NASCAR Race Weekend Central

Max Papis Hopes Charlotte’s Roval Inspires Other Racing Series to Try NASCAR’s Move

Daytona International Speedway has used its famous roval for the 24-hour sports car race since the 1960s. Now, Charlotte Motor Speedway has a roval of its own.

The design at CMS didn’t come without the help of experienced road course racers, though. Max Papis, who has competed in open-wheel, sports cars and stock cars throughout his career, assisted Speedway Motorsports Inc. officials in perfecting the new circuit, which makes its debut in October for the NASCAR playoffs.

The 2.28-mile track, built within the CMS confines, features two chicanes and a pathway that cuts through the infield. It will be the first road course run during the playoffs since NASCAR developed a postseason format in 2004.

Papis said the roval also offers versatility. It’s a course that could be utilized not just by NASCAR but also by other series.

“You could go from a Legends car to an Indy car to an IMSA car,” Papis told Frontstretch. “I’m looking forward to seeing what this roval will bring. In my personal opinion, this is going to be a tremendous success [and] not just for stock cars.”

The track is similarly shaped to Daytona’s roval. That track goes through the infield before the cars reenter the oval in the high-banked Turn 1 along with the inner loop chicane before Turn 3. But CMS’ smaller size makes the track a little tighter. That means there’s a higher chance of cars bumping as they roll through the tight turns.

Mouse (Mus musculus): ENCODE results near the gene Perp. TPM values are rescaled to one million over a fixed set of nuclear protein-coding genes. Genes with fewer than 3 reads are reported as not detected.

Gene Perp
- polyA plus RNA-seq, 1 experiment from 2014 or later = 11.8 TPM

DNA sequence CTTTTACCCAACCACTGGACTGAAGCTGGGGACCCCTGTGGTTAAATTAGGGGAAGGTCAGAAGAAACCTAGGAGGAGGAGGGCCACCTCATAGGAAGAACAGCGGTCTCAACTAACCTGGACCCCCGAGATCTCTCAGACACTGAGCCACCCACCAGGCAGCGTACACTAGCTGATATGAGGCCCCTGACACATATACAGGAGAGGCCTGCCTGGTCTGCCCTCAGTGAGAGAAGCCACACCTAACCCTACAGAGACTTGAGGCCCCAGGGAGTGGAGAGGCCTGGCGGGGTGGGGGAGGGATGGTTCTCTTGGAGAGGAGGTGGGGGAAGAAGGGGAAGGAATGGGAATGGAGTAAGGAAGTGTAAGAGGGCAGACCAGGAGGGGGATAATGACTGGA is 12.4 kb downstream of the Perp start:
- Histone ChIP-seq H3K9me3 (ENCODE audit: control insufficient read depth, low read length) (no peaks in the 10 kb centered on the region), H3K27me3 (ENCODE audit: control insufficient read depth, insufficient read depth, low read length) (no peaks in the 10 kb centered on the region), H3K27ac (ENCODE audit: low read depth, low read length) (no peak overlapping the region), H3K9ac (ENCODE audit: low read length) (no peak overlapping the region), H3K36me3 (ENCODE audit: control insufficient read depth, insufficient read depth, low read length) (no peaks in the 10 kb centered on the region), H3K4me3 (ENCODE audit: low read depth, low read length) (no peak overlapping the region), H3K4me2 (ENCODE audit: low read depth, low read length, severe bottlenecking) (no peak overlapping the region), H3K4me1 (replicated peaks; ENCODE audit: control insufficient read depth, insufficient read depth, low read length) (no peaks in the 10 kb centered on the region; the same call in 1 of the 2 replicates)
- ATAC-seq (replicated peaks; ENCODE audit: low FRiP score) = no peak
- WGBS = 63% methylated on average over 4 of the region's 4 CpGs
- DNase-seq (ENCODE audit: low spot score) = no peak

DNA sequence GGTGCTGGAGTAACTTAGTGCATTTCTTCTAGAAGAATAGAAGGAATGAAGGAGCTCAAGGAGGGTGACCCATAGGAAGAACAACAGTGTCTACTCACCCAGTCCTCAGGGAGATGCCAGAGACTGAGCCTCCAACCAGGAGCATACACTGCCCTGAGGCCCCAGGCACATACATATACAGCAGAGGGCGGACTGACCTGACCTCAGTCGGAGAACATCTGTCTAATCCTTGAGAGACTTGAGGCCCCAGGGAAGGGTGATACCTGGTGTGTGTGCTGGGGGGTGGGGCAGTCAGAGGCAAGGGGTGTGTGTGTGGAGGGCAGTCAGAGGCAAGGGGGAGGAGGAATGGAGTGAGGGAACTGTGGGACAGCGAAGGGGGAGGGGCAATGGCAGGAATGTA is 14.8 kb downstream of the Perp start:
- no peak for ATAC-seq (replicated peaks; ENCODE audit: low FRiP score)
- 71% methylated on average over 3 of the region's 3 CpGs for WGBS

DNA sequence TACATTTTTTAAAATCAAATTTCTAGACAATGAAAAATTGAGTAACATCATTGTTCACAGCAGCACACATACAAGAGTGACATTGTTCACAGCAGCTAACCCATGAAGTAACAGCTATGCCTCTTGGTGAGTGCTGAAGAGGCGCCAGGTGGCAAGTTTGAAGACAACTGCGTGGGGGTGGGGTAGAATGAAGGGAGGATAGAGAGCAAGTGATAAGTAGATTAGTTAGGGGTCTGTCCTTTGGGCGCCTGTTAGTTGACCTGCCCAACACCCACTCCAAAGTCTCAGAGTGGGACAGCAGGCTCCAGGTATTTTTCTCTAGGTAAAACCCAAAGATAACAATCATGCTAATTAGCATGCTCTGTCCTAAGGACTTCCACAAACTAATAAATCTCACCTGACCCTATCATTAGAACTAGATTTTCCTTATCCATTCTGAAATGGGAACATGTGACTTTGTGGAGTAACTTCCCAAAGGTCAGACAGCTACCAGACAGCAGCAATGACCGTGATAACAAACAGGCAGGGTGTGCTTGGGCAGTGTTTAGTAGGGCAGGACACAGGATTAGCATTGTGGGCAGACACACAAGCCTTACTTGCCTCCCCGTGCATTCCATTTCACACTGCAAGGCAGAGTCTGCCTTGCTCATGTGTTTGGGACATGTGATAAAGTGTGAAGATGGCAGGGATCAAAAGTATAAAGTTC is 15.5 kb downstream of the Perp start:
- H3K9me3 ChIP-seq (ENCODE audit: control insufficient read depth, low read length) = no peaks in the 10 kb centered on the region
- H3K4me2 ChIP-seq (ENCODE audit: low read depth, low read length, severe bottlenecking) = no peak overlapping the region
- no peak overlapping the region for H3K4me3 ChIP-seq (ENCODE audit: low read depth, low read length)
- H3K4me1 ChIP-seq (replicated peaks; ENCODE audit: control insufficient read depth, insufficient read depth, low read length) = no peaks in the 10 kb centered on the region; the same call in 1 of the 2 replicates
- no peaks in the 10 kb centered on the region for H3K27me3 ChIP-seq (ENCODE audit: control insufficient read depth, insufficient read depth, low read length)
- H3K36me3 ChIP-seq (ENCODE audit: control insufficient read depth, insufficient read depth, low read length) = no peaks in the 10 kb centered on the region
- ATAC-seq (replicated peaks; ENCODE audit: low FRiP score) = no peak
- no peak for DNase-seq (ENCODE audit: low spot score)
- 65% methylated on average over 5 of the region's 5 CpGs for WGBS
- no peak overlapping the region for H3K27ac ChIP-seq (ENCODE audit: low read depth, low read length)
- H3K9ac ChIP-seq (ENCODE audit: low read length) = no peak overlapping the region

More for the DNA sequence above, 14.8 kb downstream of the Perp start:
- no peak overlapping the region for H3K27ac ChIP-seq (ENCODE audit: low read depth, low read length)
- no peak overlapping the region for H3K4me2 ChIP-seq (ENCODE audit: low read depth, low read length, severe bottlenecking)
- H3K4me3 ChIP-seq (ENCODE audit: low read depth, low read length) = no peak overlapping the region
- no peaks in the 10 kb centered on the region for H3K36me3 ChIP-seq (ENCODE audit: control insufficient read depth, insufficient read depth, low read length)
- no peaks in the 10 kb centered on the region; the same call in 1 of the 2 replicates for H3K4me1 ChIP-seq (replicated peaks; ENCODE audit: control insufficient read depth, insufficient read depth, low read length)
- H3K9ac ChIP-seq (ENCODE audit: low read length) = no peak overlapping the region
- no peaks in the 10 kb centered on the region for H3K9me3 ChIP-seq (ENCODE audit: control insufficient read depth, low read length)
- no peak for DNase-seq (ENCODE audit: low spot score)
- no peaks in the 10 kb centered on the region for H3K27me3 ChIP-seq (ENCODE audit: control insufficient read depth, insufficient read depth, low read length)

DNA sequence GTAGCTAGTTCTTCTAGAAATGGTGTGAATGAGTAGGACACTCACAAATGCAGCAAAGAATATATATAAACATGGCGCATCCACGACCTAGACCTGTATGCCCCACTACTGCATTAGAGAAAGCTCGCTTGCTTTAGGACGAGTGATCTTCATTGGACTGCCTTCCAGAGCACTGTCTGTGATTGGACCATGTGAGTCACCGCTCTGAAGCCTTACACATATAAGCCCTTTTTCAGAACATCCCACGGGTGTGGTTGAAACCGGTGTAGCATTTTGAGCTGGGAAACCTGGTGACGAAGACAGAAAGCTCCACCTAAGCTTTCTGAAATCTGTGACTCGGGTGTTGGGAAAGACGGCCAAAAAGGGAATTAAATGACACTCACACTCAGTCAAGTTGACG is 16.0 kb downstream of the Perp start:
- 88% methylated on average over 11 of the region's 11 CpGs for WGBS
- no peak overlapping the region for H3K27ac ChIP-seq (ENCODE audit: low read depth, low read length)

“You have the heaviest braking corner right in front of the grandstand and the opportunity to take at least three different lines,” Papis said. “I’ll tell you, if it’s a green-white-checkered, I’d definitely buy tickets there. I really believe [in what] Marcus (Smith, president and SMI COO) and the team here has done. It’s going to go way beyond the roval in itself. This opens opportunity for bringing bright racing to the track and a bright business opportunity.”

The track will use replaceable rumble strips. The strips are made of steel and were designed so that they could be used for vehicles other than stock cars.

“We put a lot of emphasis on curbing. But if you heard exactly what Marcus and the team said, this curbing is removable,” Papis added. “We actually have a plan to come up with curbing that is benign for other kinds of cars.”

If the roval proves to be successful, expect Charlotte’s new innovation to attract plenty of other races. It’s turns make it reminiscent of a typical speedway, one that NASCAR has made famous since its inception. But the infield entrance leading to the twists and turns are tight and bound with walls. That look is similar to a street course, a design on which both the IndyCar Series and IMSA compete.

Depending on NASCAR’s success with the track, Papis said he hopes more venues will follow Charlotte’s example. More road racing designs might encourage other premier series to give them a try.

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